To be clear, I don't have an intrinsic problem with that lack of narrative, but it challenges me in ways that are somewhat foreign to me. I've been reading Douglas Wolk's Reading Comics and while I have a few major issues with that book, it does provide an interesting argument for why comics are so unique and why a work like Crying is in some ways an extremely undiluted sample of What Makes Comics Different. Wolk uses a sample panel from a comic by Seth at one point in his book to drive home his thesis that what draws people to comics often isn't the visuals on the page but the way they allow readers to imagine what's happening between the panels while still guiding them. Wolk believes that pacing is an especially large factor in this, and I think that had Crying in Front of Your Dog existed when he was writing Reading Comics, it would have appealed to him and made its way into the text.
McAndrew doesn't just ask readers to imagine what's happening between the panels of his comics, he's essentially giving them carte blanche to build everything that goes into the world of his comics -- he tasks you, the reader, with developing a fuller, more encompassing story for the intimate moments he captures. But at the same time, the first half of the book so effectively gets across his unique pacing that it's all but impossible to not fill your imaginary world with the quirks and tics he establishes earlier on. McAndrew isn't the only person experimenting with single panel intimacy right now, but there's something about his work that feels so much more lived in and real than many of his peers' similar efforts.
McAndrew is clearly funny enough to provoke volatile body expulsions, but he's provocative in a way that isn't explicitly tied to naughtiness. His shorter work is built around prompting, provoking a train of thought and a narrative through glimpses at larger, weirder scenarios, whether it's a miniature Al Gore in your fridge or a voyeuristic ghost. I think maybe what I'm getting at here is that there's a thrill to being such an active participant in a work of art, which I guess would make McAndrew the Marina Abramovic of the comix set.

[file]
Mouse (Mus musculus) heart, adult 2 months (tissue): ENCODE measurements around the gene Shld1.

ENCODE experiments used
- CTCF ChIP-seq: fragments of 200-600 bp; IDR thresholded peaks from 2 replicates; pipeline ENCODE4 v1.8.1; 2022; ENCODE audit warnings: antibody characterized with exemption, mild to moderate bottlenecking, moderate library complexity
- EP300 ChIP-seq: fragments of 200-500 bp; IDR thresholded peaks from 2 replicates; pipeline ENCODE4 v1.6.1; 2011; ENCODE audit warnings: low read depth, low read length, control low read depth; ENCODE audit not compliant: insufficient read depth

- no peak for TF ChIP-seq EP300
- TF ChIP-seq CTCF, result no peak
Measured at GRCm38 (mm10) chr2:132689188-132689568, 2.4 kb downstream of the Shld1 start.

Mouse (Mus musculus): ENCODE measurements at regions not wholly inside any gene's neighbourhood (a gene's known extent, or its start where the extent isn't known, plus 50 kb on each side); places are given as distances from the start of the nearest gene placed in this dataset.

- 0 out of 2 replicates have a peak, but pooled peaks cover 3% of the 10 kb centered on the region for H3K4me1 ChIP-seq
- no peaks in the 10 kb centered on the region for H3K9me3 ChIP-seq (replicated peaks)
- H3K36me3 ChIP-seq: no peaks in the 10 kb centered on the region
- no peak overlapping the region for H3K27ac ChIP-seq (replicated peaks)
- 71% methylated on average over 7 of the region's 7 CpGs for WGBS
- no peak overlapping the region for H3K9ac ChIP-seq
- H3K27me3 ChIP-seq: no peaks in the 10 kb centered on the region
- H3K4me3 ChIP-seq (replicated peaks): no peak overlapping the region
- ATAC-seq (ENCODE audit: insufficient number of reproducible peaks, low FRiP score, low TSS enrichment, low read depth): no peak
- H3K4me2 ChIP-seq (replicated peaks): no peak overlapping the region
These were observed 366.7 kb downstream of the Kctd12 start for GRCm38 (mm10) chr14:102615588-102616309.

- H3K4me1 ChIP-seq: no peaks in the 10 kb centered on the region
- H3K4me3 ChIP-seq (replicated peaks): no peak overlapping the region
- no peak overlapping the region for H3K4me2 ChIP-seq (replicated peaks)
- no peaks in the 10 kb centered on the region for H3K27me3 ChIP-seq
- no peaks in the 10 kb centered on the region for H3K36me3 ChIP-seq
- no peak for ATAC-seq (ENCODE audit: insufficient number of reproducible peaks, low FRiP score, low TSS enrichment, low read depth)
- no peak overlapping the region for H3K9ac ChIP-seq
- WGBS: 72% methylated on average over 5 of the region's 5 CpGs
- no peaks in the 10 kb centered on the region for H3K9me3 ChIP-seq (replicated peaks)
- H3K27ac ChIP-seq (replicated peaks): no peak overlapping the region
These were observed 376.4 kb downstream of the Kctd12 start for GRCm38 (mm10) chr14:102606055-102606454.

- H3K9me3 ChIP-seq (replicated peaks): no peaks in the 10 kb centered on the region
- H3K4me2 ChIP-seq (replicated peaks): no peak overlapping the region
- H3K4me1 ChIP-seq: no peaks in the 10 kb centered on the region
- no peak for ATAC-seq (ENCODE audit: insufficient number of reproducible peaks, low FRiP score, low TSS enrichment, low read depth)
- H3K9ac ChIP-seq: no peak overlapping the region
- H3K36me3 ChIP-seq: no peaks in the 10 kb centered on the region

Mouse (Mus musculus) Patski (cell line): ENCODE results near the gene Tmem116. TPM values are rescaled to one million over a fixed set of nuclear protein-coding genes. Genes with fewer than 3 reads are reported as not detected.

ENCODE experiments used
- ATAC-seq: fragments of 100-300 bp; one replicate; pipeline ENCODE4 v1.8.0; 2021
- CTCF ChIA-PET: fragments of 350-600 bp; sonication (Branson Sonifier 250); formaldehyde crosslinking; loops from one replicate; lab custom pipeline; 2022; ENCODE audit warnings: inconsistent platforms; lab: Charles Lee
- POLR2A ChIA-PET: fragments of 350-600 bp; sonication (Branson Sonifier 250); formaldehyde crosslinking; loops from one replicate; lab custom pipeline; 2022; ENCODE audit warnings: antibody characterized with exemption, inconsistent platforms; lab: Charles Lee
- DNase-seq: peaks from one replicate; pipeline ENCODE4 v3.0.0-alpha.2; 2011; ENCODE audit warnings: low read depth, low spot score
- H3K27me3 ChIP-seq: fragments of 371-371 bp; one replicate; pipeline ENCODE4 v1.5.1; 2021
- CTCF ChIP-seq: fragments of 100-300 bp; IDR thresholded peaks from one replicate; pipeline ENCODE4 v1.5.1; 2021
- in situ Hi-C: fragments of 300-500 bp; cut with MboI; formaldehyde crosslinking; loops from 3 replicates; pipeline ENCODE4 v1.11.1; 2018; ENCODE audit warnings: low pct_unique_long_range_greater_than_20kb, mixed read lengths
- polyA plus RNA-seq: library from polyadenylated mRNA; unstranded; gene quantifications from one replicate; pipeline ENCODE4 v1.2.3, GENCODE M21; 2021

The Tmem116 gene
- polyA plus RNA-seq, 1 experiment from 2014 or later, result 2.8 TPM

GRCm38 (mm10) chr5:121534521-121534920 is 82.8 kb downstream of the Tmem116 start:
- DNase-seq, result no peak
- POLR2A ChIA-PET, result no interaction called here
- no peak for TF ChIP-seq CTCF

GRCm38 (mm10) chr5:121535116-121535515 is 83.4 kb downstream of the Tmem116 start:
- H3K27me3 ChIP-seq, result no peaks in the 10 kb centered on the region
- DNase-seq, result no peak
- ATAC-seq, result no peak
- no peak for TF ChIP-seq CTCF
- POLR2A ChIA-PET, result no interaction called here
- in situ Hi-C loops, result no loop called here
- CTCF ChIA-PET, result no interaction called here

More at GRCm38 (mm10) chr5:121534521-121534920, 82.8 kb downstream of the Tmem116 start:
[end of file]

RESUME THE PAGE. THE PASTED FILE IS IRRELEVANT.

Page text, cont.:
Daniel: Comix as performance art, huh Hanover? It's an interesting concept and one I had never really thought about (especially when looking at what is, for all extents and purposes, a joke book). But I like the thrust of your thought here. You mention Wolk's work, I rely instead on Scott McCloud's Understanding Comics, only because I have a greater familiarity with it. McCloud calls the space between the panels "the very heart of comics!"
Here in the limbo of the gutter, human imagination takes two separate images and transforms them into a single idea...
McCloud calls this act Closure, the "phenomenon of observing the parts but perceiving the whole". In this, we create time, space, movement, and motivation. McCloud uses the example of a panel in which a man has an axe raised to the head of another man. This panel is followed by a second panel of a cityscape in which a large scream emanates. Through closure, the reader decides where the axe hits, how hard the blow, the arc of the splatter of blood. "To kill a man between panels is to condemn him to a thousand deaths."